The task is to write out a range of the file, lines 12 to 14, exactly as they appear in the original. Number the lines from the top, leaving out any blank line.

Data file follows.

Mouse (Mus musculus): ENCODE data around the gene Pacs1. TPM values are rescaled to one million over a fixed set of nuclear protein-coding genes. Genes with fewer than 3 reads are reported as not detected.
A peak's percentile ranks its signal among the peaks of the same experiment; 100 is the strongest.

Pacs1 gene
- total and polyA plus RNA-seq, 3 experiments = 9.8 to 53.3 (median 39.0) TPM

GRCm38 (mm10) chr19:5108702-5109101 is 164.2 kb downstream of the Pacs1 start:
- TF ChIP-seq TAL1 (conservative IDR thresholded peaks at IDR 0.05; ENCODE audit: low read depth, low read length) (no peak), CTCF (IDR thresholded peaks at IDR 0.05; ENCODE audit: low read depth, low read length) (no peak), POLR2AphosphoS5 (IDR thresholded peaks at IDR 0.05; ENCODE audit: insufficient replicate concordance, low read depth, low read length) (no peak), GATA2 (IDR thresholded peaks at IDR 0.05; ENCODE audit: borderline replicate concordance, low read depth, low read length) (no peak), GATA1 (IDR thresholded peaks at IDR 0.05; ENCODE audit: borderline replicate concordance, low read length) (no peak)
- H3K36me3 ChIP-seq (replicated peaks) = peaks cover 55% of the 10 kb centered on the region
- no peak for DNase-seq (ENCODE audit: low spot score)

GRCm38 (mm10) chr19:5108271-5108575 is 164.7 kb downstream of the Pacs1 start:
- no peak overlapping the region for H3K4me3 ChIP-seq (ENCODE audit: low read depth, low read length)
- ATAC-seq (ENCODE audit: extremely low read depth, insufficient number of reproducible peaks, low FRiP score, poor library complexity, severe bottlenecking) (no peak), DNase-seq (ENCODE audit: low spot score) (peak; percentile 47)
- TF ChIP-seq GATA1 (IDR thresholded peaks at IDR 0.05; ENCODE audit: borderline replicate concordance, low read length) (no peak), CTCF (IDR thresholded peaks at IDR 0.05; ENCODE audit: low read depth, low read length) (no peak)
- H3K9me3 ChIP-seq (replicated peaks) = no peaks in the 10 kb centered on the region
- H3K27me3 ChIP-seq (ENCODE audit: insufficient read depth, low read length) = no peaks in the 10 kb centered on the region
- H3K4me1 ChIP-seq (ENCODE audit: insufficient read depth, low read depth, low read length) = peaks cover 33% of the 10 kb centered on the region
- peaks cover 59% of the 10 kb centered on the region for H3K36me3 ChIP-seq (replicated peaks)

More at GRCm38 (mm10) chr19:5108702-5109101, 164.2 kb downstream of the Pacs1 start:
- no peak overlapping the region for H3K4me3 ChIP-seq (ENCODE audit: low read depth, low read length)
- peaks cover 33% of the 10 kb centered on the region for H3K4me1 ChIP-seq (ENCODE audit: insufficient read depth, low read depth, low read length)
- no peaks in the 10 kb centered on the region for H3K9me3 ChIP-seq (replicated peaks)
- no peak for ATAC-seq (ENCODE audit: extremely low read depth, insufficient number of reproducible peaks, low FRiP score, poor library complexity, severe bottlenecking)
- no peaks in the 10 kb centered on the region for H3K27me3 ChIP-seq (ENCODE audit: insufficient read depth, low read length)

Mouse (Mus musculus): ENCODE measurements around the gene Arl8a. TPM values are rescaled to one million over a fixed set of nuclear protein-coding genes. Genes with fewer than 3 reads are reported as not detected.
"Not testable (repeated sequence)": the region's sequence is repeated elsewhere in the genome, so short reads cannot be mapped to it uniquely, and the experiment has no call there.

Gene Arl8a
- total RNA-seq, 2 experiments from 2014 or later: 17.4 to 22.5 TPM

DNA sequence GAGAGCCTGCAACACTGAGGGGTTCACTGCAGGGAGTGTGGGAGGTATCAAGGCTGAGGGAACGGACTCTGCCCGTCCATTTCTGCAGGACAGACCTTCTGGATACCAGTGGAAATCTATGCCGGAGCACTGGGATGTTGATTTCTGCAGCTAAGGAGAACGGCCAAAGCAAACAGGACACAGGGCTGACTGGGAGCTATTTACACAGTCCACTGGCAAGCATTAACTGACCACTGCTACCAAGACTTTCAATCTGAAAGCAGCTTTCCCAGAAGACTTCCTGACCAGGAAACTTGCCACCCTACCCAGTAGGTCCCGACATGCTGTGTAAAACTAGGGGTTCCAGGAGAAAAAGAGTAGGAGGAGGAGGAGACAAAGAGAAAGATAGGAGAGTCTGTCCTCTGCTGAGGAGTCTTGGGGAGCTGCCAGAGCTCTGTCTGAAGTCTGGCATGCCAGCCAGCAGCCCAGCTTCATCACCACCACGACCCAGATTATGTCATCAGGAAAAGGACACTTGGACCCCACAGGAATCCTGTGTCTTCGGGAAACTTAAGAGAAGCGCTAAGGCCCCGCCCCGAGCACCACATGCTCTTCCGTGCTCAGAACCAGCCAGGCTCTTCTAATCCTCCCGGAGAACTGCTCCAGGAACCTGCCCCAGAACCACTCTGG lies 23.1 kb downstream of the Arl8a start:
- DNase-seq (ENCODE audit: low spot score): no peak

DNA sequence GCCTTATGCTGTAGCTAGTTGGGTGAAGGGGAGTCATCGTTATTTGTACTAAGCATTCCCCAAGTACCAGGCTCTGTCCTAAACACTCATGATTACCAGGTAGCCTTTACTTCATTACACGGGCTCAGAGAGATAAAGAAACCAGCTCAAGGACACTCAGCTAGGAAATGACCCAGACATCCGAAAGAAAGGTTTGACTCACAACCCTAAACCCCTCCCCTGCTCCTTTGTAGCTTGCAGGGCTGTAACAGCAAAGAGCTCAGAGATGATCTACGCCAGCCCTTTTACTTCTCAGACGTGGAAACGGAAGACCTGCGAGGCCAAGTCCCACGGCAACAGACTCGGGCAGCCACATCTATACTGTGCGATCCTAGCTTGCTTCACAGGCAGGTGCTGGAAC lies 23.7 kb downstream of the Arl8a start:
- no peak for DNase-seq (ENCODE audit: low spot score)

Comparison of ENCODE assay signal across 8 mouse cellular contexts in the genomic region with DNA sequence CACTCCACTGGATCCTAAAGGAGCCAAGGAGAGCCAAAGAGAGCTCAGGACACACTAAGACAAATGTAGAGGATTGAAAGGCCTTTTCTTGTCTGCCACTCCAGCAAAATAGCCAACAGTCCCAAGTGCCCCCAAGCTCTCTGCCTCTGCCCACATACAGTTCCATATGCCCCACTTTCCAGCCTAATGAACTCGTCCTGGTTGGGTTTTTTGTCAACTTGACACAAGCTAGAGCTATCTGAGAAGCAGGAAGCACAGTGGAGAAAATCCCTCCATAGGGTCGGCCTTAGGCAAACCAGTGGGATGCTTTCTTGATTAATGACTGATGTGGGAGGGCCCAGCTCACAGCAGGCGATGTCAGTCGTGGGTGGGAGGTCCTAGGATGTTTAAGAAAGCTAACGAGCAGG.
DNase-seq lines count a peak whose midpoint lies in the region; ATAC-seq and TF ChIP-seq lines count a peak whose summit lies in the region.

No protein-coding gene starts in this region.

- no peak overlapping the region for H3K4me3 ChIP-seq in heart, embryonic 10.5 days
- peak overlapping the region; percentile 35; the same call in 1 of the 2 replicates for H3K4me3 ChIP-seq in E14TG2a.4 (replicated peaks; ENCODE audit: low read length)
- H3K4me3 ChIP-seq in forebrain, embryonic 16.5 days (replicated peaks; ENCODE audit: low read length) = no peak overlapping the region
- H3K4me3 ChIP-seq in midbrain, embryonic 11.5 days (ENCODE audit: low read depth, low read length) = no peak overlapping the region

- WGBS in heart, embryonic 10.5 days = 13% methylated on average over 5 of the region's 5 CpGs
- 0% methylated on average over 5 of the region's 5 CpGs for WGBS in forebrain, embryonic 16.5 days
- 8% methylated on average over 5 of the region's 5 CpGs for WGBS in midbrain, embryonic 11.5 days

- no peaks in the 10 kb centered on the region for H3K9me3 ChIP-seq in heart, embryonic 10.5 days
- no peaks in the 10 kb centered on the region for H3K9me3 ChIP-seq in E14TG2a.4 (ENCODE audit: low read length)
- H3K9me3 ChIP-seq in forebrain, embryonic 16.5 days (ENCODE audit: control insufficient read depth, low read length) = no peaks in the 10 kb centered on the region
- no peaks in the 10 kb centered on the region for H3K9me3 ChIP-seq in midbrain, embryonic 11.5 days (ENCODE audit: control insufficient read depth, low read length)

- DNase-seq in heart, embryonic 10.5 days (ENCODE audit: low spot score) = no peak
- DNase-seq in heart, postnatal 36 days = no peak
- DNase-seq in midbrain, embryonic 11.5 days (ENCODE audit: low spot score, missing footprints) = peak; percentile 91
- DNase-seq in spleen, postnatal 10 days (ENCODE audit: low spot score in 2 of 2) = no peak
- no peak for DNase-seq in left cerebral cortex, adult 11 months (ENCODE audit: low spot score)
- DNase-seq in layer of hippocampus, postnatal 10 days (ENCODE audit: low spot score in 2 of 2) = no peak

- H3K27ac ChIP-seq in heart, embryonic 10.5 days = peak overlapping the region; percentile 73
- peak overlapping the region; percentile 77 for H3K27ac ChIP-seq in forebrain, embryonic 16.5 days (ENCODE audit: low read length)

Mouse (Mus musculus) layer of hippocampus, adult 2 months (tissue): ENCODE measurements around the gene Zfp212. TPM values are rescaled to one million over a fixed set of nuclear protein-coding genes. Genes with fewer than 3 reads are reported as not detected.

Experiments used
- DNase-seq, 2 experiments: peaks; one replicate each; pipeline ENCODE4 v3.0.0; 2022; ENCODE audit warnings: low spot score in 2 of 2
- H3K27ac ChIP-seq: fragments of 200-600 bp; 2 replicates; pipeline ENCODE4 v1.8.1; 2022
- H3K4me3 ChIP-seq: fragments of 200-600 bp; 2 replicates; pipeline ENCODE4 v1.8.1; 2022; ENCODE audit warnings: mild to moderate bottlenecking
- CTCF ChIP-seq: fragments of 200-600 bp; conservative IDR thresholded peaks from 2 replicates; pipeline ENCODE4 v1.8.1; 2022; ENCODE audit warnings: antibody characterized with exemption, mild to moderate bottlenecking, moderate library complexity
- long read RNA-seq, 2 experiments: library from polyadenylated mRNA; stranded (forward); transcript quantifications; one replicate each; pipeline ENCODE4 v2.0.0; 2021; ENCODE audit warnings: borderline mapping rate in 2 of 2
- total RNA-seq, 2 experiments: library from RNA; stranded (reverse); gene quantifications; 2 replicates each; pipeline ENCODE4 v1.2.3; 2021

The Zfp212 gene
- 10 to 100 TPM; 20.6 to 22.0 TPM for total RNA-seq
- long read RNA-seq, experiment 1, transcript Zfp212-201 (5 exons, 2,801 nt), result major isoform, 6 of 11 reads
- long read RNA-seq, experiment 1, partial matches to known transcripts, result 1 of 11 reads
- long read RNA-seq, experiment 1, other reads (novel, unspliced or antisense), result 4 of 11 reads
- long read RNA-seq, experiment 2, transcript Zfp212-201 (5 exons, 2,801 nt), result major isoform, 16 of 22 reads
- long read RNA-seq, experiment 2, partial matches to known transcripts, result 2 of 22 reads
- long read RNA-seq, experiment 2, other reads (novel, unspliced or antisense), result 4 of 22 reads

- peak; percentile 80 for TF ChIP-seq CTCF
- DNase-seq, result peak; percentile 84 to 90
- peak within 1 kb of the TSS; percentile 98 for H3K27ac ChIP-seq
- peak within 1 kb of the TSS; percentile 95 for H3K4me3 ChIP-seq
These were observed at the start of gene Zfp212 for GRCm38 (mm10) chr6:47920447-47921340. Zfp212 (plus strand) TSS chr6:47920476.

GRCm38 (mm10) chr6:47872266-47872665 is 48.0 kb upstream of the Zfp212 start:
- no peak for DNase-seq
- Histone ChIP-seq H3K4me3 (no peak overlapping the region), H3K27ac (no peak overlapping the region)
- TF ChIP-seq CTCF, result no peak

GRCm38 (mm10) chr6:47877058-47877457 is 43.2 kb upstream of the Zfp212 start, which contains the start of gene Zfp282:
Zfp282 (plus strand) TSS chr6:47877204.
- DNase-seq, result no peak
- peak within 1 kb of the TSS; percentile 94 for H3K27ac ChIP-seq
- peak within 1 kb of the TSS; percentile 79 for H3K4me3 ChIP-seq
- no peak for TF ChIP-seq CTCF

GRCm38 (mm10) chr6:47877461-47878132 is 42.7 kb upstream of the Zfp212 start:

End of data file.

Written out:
- TF ChIP-seq GATA1 (IDR thresholded peaks at IDR 0.05; ENCODE audit: borderline replicate concordance, low read length) (no peak), CTCF (IDR thresholded peaks at IDR 0.05; ENCODE audit: low read depth, low read length) (no peak)
- H3K9me3 ChIP-seq (replicated peaks) = no peaks in the 10 kb centered on the region
- H3K27me3 ChIP-seq (ENCODE audit: insufficient read depth, low read length) = no peaks in the 10 kb centered on the region